The ISDA SIMM now includes additional risk factors relating to cross-currency swaps, inflation swaps and collateralized debt obligation tranches, meeting a deadline set by US regulators last year for the model to incorporate those risk factors.

This is an important development for the industry. Cross-currency swaps, in particular, comprise a large portion of the non-cleared derivatives market – roughly $15 trillion in notional, according to data reported to US swap data repositories and compiled by ISDA SwapsInfo.org – and are widely used by end users to hedge their foreign currency exposures.

Failure to make the required updates would have meant having to calculate initial margin on new cross-currency swap transactions using the much more conservative standard table set by regulators, resulting in punitive margin requirements. This could have made this important hedging instrument uneconomic for some end users.

Support for these additional risk factors – rolled out on April 1 – is part of a series of phased updates requested by US regulators at the time they approved use of the ISDA SIMM by phase-one firms last August. Given the need to also run a parallel annual recalibration and methodology review, the ISDA SIMM Governance Executive Committee opted to focus on those products and risk factors that ISDA members had highlighted as priorities and where the necessary data history existed – with cross-currency swaps top of that list.

With that achieved on schedule, attention will focus on the next set of deadlines and priorities, as well as meeting the September 2017 implementation date for the second wave of firms subject to initial margin requirements. The ISDA SIMM Governance Forum is working to identify those institutions affected, and to share knowledge and experience from the September 2016 implementation.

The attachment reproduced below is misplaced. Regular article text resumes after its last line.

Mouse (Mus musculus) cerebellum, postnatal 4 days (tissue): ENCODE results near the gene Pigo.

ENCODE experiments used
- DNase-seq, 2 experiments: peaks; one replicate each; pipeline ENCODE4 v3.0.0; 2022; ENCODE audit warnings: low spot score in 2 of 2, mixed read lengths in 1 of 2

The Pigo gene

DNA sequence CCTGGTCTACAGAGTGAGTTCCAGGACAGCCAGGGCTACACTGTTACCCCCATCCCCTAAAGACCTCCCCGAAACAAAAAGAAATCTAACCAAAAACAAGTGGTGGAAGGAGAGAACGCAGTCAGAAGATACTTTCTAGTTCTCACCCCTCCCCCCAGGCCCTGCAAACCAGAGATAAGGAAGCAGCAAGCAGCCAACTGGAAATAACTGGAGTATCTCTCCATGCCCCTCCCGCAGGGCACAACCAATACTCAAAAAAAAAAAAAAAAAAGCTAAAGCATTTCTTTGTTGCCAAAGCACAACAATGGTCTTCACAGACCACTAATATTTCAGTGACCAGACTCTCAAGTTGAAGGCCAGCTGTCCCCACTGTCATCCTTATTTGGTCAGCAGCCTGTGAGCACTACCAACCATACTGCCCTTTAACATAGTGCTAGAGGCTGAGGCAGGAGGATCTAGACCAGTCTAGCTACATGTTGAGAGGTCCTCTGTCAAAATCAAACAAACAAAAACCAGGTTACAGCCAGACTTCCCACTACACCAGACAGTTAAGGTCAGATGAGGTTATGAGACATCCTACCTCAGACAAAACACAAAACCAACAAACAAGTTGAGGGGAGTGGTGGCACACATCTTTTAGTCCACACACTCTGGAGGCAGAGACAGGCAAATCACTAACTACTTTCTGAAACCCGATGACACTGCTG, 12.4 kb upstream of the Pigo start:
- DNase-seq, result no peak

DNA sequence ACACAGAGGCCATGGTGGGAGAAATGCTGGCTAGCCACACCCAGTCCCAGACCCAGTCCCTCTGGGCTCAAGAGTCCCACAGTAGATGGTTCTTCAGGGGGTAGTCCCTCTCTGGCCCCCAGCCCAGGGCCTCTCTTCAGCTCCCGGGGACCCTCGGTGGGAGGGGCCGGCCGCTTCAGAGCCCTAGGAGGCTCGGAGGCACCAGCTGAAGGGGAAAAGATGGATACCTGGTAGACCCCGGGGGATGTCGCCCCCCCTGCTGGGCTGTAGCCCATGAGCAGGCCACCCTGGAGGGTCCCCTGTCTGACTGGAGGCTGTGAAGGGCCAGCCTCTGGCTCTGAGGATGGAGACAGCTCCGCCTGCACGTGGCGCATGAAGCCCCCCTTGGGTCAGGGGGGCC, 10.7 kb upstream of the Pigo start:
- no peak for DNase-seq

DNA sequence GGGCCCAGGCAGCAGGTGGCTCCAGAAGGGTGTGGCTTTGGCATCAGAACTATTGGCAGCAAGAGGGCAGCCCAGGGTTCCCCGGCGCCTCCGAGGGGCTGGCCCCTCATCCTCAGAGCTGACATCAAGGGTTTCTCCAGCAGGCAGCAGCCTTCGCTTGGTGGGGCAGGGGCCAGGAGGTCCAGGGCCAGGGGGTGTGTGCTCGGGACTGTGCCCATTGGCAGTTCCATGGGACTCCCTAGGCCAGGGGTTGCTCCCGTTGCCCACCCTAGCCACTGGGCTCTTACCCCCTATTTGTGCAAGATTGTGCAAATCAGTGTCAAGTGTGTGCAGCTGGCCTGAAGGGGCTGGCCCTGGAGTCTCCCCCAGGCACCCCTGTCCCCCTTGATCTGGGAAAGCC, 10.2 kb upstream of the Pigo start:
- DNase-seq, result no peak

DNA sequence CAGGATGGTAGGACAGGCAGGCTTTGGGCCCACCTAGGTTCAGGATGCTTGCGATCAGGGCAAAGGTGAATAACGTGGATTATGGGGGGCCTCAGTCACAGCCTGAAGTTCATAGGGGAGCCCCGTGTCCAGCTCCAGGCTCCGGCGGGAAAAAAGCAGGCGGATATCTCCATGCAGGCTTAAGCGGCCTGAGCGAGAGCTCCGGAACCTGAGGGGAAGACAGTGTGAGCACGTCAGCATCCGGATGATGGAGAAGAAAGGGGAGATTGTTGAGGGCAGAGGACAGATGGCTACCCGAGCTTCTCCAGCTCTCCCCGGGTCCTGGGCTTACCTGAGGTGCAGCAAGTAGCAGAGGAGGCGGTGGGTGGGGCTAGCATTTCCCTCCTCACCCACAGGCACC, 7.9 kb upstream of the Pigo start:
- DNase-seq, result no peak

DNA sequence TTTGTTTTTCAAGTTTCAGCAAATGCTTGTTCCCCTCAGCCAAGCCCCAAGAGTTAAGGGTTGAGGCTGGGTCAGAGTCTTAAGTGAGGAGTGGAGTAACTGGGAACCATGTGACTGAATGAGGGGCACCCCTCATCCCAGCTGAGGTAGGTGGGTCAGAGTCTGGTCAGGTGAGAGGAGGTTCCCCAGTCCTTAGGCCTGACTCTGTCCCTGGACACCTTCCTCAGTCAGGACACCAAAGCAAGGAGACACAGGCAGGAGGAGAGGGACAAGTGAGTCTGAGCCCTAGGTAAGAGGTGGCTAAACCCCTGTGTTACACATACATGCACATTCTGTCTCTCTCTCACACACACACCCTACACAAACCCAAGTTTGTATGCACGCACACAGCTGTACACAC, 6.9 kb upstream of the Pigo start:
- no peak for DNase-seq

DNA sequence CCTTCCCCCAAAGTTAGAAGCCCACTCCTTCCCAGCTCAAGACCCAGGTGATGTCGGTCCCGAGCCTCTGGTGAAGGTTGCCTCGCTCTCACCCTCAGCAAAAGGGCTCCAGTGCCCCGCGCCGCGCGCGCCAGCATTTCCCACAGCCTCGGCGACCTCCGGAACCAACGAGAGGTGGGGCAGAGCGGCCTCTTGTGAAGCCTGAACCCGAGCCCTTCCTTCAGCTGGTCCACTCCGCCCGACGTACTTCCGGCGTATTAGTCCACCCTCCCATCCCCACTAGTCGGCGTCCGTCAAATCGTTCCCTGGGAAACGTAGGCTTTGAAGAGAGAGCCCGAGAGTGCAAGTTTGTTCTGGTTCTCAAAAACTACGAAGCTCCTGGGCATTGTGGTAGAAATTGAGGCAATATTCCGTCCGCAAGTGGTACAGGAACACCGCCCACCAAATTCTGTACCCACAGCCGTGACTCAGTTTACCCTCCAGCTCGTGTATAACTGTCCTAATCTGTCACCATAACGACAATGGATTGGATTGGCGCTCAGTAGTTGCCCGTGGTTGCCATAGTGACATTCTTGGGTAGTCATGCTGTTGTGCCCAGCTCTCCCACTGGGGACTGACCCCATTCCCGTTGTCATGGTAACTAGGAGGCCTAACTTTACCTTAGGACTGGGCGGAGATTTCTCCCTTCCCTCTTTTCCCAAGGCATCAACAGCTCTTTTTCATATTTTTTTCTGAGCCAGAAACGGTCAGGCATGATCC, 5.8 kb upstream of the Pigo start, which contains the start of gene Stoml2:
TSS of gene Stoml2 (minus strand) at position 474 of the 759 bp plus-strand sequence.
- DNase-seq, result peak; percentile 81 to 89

Seven months on from the first implementation date, the ISDA SIMM is being widely used by phase-one firms, and is expected to be just as broadly adopted by the second wave. That was the point of the ISDA SIMM: to develop a simple methodology that could be used by everyone. A simple, industry wide model will never be as sophisticated as a bells-and-whistles bank internal model, but it will cut down on the problems that could have occurred had everyone developed their own, disparate methodologies. It won’t eliminate disputes but it should limit them, and the fact that everyone is using the same simple, transparent model will make it easier to trace the causes of any differences.

The ISDA SIMM will continue to be a major priority for ISDA, and the ISDA SIMM governance framework will ensure the model continues to meet regulatory requests, responds to member feedback, and reflects changing market conditions in a transparent, inclusive way.

Steps on the Way to China Netting